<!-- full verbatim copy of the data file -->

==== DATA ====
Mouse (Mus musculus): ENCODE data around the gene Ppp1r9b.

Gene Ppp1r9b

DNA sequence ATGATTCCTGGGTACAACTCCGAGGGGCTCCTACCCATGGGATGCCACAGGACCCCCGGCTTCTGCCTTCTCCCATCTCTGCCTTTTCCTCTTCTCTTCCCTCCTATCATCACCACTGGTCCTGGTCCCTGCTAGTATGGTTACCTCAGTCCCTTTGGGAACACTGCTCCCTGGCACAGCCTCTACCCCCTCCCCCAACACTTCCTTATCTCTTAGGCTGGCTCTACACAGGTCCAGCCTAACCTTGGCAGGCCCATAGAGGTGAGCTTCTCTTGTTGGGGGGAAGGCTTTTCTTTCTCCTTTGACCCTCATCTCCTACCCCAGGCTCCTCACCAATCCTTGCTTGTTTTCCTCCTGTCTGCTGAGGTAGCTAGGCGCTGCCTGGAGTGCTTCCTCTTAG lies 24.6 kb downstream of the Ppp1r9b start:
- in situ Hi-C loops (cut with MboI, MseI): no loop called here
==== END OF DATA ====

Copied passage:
Mouse (Mus musculus): ENCODE data around the gene Ppp1r9b.

Gene Ppp1r9b

DNA sequence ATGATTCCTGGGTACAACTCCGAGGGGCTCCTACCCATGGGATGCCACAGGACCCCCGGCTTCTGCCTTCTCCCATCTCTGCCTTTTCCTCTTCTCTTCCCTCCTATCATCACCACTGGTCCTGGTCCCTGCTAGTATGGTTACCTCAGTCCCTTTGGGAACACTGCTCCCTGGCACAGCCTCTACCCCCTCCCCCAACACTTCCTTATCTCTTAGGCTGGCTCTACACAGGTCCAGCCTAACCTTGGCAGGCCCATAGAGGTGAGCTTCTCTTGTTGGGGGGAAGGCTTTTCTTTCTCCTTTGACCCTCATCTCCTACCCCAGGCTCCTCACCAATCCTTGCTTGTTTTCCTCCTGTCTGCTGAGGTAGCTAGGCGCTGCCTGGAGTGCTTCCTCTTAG lies 24.6 kb downstream of the Ppp1r9b start:
- in situ Hi-C loops (cut with MboI, MseI): no loop called here